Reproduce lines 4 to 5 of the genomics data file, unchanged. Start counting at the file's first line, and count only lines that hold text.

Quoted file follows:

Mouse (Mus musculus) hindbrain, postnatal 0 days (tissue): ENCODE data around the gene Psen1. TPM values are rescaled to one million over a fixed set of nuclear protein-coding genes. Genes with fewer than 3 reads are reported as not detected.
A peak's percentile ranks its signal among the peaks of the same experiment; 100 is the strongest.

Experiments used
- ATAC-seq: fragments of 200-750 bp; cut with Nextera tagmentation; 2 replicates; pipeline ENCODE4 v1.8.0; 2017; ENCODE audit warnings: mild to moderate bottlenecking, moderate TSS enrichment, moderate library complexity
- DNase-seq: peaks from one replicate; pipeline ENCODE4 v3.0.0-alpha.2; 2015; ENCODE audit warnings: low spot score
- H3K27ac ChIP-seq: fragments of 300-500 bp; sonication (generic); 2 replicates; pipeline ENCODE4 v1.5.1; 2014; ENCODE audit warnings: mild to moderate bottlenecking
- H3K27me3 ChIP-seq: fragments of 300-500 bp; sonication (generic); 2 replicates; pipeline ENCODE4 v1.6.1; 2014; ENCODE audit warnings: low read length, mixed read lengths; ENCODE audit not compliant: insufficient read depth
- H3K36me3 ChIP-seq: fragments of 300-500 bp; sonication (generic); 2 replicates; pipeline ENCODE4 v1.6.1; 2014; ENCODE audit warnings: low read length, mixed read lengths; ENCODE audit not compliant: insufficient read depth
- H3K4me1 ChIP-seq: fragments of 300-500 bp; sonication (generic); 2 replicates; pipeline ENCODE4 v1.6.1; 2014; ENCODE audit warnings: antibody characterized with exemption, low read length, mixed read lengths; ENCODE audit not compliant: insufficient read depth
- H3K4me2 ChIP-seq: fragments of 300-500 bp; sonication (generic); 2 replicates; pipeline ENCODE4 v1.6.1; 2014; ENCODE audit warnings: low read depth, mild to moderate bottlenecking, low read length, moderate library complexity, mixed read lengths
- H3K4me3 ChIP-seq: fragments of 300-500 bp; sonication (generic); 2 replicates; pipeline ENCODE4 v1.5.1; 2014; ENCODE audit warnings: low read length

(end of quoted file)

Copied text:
- ATAC-seq: fragments of 200-750 bp; cut with Nextera tagmentation; 2 replicates; pipeline ENCODE4 v1.8.0; 2017; ENCODE audit warnings: mild to moderate bottlenecking, moderate TSS enrichment, moderate library complexity
- DNase-seq: peaks from one replicate; pipeline ENCODE4 v3.0.0-alpha.2; 2015; ENCODE audit warnings: low spot score